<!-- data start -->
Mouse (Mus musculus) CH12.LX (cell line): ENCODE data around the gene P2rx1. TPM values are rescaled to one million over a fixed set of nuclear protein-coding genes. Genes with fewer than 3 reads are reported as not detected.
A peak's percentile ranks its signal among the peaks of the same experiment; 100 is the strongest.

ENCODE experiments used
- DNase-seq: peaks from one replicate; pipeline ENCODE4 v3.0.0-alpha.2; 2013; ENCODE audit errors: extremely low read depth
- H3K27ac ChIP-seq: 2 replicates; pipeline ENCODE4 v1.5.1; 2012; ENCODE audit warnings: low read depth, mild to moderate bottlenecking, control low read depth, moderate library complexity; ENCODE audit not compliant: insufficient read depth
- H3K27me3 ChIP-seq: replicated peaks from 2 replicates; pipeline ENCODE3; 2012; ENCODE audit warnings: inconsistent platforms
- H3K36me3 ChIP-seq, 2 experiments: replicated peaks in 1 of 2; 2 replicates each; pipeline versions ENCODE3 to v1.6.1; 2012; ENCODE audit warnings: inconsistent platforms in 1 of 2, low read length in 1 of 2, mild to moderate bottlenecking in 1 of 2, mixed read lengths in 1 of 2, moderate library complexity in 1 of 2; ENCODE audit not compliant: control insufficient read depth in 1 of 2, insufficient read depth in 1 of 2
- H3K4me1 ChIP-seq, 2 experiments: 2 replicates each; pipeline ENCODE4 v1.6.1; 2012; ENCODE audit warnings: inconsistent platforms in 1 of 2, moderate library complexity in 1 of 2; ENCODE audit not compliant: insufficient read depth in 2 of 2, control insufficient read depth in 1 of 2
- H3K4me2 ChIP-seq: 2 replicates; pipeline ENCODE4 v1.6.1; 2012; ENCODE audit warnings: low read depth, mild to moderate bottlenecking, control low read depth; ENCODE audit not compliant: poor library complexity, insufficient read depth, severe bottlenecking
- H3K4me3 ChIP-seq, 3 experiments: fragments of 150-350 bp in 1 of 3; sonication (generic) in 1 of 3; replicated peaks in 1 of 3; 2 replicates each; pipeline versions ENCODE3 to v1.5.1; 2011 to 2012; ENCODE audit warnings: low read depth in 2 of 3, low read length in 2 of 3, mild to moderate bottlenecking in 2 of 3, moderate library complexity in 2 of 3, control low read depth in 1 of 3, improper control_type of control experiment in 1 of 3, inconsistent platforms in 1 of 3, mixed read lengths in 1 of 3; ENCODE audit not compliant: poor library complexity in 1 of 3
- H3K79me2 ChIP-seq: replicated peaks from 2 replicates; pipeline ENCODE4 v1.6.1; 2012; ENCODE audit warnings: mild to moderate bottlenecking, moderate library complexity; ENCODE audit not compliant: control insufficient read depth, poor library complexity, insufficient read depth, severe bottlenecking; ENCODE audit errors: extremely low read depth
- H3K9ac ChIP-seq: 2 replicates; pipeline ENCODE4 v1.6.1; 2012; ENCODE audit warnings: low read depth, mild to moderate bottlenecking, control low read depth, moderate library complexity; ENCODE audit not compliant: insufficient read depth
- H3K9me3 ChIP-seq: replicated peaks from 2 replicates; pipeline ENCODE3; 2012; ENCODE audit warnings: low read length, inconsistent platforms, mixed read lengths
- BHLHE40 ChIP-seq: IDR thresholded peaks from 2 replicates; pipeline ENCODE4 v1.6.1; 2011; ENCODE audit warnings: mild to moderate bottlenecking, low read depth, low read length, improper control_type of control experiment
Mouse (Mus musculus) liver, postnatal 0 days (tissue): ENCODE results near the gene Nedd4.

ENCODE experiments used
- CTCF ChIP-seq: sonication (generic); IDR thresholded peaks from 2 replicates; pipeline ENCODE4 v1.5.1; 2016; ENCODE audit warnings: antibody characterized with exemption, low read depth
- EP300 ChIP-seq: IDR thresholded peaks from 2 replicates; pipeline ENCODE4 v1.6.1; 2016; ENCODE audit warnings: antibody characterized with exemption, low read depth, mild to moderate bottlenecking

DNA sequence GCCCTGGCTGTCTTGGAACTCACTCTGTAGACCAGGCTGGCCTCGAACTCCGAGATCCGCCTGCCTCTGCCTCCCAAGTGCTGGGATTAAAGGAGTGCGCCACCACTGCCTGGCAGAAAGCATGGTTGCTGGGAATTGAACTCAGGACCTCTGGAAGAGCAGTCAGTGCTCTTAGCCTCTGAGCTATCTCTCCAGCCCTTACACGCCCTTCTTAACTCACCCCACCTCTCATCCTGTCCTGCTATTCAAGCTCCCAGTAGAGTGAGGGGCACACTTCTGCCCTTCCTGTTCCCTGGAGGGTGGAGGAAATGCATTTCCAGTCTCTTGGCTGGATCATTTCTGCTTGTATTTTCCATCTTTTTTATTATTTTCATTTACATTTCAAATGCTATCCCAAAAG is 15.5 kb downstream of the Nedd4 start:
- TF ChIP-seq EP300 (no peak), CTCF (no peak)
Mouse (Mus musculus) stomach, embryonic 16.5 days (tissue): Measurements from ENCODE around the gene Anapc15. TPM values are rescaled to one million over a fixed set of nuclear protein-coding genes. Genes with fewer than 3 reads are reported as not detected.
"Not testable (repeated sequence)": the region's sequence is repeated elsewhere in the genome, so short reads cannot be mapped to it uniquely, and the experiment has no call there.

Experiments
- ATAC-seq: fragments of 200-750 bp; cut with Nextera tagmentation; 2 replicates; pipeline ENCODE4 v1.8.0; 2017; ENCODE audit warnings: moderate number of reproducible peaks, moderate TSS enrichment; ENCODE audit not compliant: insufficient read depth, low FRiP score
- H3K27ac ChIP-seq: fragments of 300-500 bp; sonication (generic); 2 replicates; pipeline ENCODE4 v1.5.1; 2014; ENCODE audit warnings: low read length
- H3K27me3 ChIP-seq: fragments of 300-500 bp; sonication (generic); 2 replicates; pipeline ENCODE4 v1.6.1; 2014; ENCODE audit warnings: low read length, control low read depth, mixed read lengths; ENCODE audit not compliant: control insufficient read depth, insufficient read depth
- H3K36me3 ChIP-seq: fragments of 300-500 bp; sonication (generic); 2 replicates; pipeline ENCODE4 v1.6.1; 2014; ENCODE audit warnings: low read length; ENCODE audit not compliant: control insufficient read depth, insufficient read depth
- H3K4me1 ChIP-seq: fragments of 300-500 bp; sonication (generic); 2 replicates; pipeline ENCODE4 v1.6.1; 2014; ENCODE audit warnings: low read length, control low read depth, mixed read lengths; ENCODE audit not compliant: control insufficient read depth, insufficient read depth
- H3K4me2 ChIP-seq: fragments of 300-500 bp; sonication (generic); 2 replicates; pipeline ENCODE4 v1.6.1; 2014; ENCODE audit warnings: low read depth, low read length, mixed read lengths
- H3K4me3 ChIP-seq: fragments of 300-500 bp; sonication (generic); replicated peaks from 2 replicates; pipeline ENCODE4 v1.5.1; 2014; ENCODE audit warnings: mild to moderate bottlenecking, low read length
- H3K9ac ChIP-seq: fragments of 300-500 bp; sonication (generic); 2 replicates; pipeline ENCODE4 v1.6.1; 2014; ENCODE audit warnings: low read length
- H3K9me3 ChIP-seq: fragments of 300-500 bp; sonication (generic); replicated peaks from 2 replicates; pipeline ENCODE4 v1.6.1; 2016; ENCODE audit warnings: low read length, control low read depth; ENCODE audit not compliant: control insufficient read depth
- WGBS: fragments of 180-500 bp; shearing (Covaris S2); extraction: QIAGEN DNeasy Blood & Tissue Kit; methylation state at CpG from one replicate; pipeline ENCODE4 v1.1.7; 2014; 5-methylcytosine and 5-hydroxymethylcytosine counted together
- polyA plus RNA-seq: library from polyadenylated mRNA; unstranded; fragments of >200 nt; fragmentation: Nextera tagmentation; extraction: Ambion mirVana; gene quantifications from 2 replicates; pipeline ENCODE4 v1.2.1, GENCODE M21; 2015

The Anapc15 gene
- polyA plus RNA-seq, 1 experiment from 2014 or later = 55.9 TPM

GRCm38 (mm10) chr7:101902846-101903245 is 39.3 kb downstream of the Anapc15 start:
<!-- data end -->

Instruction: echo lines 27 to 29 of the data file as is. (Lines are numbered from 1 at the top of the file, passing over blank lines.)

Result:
- H3K36me3 ChIP-seq: fragments of 300-500 bp; sonication (generic); 2 replicates; pipeline ENCODE4 v1.6.1; 2014; ENCODE audit warnings: low read length; ENCODE audit not compliant: control insufficient read depth, insufficient read depth
- H3K4me1 ChIP-seq: fragments of 300-500 bp; sonication (generic); 2 replicates; pipeline ENCODE4 v1.6.1; 2014; ENCODE audit warnings: low read length, control low read depth, mixed read lengths; ENCODE audit not compliant: control insufficient read depth, insufficient read depth
- H3K4me2 ChIP-seq: fragments of 300-500 bp; sonication (generic); 2 replicates; pipeline ENCODE4 v1.6.1; 2014; ENCODE audit warnings: low read depth, low read length, mixed read lengths